Let’s get the non-gear out of the way first, because it doesn’t matter what kind of equipment you have if your raw materials are crap. Water and beans. I always buy a bottle of spring water to use as the base because ceiling cat only knows what weird shit is floating around in hotel plumbing that could imbue your cup o’ joe with weird flavors. Also, one of the last things I do before leaving town is buy a bag of high quality beans that were roasted as recently as possible. Keep in mind that coffee tastes the best when the beans were roasted between 3-10 days prior. For this particular trip I’ve been enjoying Los Inmortales, El Salvador: Finca Bosque Lya and Itzamna, Guatemala: La Maravilla both roasted up by the folks at Intelligentsia in Los Angeles.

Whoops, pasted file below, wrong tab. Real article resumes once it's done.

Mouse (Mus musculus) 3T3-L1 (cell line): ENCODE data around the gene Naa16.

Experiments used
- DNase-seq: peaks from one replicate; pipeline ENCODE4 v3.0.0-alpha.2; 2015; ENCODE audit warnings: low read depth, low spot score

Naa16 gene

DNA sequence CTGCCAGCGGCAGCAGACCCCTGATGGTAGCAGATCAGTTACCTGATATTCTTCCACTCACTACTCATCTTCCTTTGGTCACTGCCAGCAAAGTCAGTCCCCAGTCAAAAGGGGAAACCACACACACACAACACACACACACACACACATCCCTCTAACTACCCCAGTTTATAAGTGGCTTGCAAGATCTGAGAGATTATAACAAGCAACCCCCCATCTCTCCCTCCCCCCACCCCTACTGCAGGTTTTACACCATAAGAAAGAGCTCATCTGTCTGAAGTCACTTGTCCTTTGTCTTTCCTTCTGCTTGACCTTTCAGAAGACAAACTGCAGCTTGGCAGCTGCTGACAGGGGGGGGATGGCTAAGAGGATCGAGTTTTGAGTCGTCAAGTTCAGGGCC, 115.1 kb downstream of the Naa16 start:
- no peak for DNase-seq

Now that we’ve gotten that out of the way, let’s talk grinders. If you know coffee, you know the single most important piece of prep equipment is the grinder. No matter how good your beans are, screw up the grind and there is nothing you can do to save it. You can easily spend hundreds or thousands of dollars on a good home grinder, but in addition to being pricey those are generally too large for carry-on luggage.